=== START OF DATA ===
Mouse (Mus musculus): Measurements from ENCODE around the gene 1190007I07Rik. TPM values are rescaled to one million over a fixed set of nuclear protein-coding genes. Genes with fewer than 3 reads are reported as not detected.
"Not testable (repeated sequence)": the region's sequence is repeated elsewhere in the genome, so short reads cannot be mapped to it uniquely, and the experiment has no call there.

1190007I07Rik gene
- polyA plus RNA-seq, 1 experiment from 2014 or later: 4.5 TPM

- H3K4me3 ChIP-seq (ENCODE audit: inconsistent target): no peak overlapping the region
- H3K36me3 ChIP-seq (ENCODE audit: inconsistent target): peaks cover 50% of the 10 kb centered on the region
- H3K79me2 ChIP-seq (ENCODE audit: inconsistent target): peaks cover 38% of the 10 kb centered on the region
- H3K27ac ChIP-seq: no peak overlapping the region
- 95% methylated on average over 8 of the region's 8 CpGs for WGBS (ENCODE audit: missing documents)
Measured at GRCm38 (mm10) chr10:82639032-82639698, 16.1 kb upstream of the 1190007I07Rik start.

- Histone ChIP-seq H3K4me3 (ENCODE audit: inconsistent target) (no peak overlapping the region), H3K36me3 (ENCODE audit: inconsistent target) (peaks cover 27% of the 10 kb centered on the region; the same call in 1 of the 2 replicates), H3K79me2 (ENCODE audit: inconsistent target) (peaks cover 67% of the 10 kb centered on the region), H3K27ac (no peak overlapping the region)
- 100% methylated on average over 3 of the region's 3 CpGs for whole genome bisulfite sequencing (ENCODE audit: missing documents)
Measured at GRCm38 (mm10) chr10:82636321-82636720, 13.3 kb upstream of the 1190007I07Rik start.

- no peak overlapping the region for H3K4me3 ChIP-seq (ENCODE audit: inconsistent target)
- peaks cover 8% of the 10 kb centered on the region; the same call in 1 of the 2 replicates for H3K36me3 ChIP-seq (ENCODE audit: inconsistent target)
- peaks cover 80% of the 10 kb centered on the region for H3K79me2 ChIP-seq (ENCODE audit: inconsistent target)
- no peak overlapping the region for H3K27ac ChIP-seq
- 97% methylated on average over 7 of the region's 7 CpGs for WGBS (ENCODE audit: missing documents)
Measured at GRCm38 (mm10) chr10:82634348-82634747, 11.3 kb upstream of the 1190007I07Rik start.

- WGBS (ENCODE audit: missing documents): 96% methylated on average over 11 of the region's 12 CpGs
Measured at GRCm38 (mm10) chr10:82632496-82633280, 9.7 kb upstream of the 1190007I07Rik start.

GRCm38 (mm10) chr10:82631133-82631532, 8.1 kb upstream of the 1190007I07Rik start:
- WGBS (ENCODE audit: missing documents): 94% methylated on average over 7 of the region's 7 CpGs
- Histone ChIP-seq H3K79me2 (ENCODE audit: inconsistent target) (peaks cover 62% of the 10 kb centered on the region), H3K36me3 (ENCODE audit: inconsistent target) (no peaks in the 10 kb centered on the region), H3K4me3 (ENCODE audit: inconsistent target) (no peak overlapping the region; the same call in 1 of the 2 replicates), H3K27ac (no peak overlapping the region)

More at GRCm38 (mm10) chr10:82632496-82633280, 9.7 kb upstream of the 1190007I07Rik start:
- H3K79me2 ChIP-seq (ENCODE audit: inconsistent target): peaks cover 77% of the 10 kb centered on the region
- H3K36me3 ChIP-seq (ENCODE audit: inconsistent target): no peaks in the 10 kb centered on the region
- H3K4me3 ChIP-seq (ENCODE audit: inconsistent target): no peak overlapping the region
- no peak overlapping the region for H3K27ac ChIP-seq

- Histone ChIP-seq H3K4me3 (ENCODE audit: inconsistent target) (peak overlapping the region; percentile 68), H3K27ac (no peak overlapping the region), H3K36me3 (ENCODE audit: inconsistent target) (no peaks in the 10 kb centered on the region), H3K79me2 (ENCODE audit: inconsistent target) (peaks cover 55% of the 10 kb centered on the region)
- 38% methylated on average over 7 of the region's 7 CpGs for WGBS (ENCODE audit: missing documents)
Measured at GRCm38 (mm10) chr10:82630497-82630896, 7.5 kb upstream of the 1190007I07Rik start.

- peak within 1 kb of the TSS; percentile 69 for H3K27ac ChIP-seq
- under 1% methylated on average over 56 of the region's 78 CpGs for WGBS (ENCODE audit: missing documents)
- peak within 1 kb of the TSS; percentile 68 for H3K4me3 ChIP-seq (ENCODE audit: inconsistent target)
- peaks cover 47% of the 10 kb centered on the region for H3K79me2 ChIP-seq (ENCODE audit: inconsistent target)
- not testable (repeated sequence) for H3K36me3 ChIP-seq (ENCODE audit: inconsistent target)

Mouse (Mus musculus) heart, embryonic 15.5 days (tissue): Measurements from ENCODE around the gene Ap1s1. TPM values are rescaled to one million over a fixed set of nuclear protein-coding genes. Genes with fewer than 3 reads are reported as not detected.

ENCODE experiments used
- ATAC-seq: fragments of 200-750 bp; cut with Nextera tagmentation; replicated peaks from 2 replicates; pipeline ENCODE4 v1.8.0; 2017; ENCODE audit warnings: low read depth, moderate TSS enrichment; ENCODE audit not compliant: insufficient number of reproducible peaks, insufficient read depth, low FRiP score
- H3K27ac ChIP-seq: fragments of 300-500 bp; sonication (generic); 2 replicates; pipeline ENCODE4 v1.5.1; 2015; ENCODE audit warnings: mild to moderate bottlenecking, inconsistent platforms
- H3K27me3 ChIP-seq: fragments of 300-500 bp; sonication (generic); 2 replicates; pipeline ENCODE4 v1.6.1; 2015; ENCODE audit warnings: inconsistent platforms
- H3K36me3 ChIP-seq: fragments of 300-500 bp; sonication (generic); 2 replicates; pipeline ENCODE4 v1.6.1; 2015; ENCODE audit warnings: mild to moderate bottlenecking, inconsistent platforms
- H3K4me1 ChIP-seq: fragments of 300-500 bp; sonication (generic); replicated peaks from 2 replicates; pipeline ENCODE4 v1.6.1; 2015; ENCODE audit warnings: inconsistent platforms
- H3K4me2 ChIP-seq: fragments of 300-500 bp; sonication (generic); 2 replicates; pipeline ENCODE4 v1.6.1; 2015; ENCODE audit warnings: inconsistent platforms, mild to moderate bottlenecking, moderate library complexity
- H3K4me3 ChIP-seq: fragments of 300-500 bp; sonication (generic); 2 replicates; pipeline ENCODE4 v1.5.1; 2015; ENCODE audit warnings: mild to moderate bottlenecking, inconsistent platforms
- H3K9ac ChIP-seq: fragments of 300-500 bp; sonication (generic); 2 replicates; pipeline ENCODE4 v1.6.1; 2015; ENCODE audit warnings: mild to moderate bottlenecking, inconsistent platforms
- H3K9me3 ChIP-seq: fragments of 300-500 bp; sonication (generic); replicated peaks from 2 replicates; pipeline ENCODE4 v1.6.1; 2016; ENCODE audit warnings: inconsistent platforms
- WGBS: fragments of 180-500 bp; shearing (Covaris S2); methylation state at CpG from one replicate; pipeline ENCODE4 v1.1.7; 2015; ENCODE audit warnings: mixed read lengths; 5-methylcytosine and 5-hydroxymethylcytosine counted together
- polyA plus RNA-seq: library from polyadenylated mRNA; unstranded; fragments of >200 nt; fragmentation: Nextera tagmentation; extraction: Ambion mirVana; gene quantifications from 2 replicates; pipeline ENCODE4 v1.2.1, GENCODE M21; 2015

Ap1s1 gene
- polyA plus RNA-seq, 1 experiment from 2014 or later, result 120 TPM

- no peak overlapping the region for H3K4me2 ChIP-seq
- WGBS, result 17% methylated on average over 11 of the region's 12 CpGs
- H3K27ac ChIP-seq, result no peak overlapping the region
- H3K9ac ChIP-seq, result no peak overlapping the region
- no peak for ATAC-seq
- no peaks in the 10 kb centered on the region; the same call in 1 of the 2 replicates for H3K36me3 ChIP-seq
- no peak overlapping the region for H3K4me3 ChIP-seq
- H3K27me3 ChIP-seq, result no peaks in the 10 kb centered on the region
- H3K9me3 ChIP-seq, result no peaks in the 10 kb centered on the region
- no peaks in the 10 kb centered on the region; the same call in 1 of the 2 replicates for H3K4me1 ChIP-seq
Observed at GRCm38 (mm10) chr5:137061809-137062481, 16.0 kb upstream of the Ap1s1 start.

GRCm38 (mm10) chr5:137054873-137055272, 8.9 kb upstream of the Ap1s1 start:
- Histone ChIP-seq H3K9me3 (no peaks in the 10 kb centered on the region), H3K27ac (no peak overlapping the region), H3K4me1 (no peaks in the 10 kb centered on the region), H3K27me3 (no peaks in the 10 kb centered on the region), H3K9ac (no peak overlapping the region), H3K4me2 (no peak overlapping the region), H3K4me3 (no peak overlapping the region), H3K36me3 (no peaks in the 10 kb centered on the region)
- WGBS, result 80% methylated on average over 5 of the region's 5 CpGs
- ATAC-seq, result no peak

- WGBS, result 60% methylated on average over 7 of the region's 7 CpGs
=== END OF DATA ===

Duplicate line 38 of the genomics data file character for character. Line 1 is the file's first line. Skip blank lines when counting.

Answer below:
Mouse (Mus musculus) heart, embryonic 15.5 days (tissue): Measurements from ENCODE around the gene Ap1s1. TPM values are rescaled to one million over a fixed set of nuclear protein-coding genes. Genes with fewer than 3 reads are reported as not detected.